Ikkatsu daily report – Wedding Rocks – Cedar Creek

Posted by Ken Campbell July 16, 2012 1 Comment 780 views


It’s hard to believe, as I sit here at my table on a cool and damp Northwest summer morning, that there are significant parts of the country that are literally burning up under a harsh, red sun. It’s not gloating and I certainly feel for the suffering ones, but I am very happy to be here. Sure, we complain about the gray skies, about the fact that we never really put our rain gear away… we’d still rather be here. If we didn’t feel that way, we’d be somewhere else. Which brings me to…
July 7, 2012
We’re up at 4:00 am and on the water by 5:10. The gray morning light is pained and meager. The weather has changed, or is at least beginning a change from the sun and warm breezes we’ve enjoyed for the past three days. It’s not cold, but the clouds are menacing and the mists along the shoreline are white and sinuous. The water is flat as glass and the puffins and gulls swoop over our heads in the almost stagnant air. The moon is still visible, high in the sky above White Rock, and we paddle towards it.
We cover the eight-mile distance in an easy three hours, less than three hours, actually. After the rocky reefs that we’ve seen almost everywhere so far on the trip, coming ashore on the sand of Cedar Creek felt very fine. We were already planning on staying here two nights and the beauty of the place – with the rushing creek fanned out on the sand and the geometry of the stacks and boulders all around, the gut-wrenching beauty of the morning beach – assures us that it had been a good idea.
After we get camp set up and some filming done, we hike south around the arc of the shingle beach to the site of the Starbuck Mine. Rusting gears and engines, rails and cables are all that is left of this doomed and long-ago effort to find a golden bounty in the Olympic soil. In the velvety green of the ferns and the tall, damp grasses, the old iron oxidizes silently.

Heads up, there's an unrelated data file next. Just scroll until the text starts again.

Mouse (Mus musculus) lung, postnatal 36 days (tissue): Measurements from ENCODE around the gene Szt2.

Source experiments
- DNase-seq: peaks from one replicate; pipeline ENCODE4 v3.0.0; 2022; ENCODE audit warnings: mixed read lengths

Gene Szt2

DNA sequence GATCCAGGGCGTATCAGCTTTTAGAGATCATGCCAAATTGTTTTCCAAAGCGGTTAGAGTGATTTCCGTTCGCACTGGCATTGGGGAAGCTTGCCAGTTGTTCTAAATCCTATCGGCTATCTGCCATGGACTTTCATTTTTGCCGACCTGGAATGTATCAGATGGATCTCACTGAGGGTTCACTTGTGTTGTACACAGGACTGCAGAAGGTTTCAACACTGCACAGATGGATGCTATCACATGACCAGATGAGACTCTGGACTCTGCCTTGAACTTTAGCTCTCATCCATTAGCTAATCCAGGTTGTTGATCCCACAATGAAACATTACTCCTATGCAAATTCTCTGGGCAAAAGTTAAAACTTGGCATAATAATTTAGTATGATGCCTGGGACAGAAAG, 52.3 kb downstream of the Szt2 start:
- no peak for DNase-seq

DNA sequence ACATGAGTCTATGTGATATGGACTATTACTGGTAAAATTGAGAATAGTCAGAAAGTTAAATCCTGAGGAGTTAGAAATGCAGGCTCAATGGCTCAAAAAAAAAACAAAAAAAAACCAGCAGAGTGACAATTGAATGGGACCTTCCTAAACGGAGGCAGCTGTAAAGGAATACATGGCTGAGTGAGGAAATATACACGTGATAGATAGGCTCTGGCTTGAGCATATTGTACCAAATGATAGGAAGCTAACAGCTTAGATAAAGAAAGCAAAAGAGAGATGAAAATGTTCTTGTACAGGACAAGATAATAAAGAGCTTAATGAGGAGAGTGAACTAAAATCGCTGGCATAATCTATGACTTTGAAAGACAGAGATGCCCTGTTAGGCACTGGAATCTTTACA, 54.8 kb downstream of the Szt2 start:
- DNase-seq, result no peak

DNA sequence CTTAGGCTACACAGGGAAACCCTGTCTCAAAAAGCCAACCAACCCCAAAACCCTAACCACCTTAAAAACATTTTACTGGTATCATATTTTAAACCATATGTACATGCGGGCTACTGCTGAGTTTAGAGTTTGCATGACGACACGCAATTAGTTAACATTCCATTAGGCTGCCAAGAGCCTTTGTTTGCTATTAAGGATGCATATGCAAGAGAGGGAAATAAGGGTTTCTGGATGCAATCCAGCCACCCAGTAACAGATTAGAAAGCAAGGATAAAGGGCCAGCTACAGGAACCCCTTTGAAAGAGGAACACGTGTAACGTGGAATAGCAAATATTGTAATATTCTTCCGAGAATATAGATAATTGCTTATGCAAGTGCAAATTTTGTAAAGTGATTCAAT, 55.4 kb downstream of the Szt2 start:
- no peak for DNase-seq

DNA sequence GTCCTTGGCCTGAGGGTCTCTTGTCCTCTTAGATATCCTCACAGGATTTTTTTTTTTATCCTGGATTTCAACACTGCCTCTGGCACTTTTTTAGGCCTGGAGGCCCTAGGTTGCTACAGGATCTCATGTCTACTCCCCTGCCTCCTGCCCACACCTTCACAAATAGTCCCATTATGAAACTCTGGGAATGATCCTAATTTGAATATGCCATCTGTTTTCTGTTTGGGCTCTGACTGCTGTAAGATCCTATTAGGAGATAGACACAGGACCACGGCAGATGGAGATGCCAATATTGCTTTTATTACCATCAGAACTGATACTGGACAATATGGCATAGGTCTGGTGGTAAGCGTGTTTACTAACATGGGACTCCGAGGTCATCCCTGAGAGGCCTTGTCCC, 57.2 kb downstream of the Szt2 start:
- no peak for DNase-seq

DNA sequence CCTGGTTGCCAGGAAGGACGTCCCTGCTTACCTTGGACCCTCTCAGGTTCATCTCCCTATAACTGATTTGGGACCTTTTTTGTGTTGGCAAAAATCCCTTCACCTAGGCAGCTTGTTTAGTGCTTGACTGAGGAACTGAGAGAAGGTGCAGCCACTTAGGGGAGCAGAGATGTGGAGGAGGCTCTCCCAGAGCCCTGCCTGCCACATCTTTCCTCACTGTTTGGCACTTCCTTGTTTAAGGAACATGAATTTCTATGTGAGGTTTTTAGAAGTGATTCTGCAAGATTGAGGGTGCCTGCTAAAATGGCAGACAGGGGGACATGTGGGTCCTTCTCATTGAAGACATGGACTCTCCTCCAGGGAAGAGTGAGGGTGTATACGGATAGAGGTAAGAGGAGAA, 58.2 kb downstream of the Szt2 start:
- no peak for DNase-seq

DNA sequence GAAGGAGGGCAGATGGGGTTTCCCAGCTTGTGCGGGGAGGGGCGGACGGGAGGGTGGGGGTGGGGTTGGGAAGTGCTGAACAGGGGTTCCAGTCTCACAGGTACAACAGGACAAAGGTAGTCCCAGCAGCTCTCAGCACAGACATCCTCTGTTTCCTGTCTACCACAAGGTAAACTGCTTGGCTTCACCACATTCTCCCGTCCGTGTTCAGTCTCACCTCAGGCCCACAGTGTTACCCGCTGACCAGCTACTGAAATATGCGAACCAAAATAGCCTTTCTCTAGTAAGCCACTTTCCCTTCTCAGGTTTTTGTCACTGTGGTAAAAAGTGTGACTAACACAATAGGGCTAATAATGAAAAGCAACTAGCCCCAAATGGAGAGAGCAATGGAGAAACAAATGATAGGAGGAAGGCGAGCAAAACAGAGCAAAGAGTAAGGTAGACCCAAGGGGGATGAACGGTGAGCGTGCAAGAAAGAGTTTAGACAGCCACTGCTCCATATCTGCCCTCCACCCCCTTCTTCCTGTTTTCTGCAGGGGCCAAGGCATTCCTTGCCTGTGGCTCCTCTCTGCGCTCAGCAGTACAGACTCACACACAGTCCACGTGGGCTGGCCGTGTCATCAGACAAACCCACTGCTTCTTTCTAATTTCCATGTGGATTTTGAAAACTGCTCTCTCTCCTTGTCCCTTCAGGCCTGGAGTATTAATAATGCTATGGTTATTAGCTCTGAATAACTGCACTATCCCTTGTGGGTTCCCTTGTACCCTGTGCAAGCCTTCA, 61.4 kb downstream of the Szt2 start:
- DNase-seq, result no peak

We’ve decided that this day will be an “off day,” in that there aren’t any surveys on the calendar. With the early morning start, I opt for a nap and then we all get busy at building the sweat lodge. The big MSR tarp is perfect for the job and we build a frame for it to set on, and go about getting the fire going to heat the rocks. We add cedar sticks and a few splits of fir and watch as the coals glow orange and white, the river rocks beneath them heated all the way through. 
When the fire subsides, I gather the stones – two and three at a time – into a metal pot we found up at the campsite. I carry them up to the sweat lodge, about 40 feet away, and drop them into the wood-lined pit that Steve had built earlier in the day. We secure the walls and clamber inside, pulling the door closed across the open wall. The sweat starts to flow and we are warmed all the way through. Once in a while, we drop water onto the stones from a supply we’ve got on the rocky floor, sending clouds of steam up to our heads, into our lungs.
Truth be told, I’ve made better sweat lodges. The rocky beach presented some problems that I didn’t design around very well and there were a few spots where the cold air got in. It was a good sweat lodge, not a great one. Just means I’ll have to try it again.
Tomorrow, we’ve got a side trip up to the Norwegian Memorial as well as two complete surveys to attend to. Today, we’re just kind of taking some time off.

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